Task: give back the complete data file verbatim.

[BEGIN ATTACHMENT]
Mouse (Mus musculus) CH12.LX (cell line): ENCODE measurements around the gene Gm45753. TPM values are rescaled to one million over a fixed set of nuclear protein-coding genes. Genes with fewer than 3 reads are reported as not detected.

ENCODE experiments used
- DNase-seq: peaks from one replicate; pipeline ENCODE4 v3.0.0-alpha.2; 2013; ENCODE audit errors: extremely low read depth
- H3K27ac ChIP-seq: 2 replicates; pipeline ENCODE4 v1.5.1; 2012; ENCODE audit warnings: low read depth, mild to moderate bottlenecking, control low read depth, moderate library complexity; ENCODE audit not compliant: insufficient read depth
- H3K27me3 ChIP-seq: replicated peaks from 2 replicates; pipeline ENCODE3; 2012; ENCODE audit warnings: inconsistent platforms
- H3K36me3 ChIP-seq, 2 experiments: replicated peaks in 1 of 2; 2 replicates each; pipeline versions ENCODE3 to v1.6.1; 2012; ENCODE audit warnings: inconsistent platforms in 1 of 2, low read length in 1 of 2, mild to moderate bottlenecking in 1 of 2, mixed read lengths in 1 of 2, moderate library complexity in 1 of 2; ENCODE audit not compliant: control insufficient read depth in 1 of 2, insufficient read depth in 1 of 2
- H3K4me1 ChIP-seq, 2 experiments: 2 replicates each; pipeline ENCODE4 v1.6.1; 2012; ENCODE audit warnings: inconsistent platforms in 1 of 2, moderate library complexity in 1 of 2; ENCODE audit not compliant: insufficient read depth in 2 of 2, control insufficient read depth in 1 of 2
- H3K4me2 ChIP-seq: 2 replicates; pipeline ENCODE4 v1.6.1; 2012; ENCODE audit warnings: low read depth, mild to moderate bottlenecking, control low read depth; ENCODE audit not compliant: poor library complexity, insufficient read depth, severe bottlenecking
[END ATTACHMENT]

Mouse (Mus musculus) CH12.LX (cell line): ENCODE measurements around the gene Gm45753. TPM values are rescaled to one million over a fixed set of nuclear protein-coding genes. Genes with fewer than 3 reads are reported as not detected.

ENCODE experiments used
- DNase-seq: peaks from one replicate; pipeline ENCODE4 v3.0.0-alpha.2; 2013; ENCODE audit errors: extremely low read depth
- H3K27ac ChIP-seq: 2 replicates; pipeline ENCODE4 v1.5.1; 2012; ENCODE audit warnings: low read depth, mild to moderate bottlenecking, control low read depth, moderate library complexity; ENCODE audit not compliant: insufficient read depth
- H3K27me3 ChIP-seq: replicated peaks from 2 replicates; pipeline ENCODE3; 2012; ENCODE audit warnings: inconsistent platforms
- H3K36me3 ChIP-seq, 2 experiments: replicated peaks in 1 of 2; 2 replicates each; pipeline versions ENCODE3 to v1.6.1; 2012; ENCODE audit warnings: inconsistent platforms in 1 of 2, low read length in 1 of 2, mild to moderate bottlenecking in 1 of 2, mixed read lengths in 1 of 2, moderate library complexity in 1 of 2; ENCODE audit not compliant: control insufficient read depth in 1 of 2, insufficient read depth in 1 of 2
- H3K4me1 ChIP-seq, 2 experiments: 2 replicates each; pipeline ENCODE4 v1.6.1; 2012; ENCODE audit warnings: inconsistent platforms in 1 of 2, moderate library complexity in 1 of 2; ENCODE audit not compliant: insufficient read depth in 2 of 2, control insufficient read depth in 1 of 2
- H3K4me2 ChIP-seq: 2 replicates; pipeline ENCODE4 v1.6.1; 2012; ENCODE audit warnings: low read depth, mild to moderate bottlenecking, control low read depth; ENCODE audit not compliant: poor library complexity, insufficient read depth, severe bottlenecking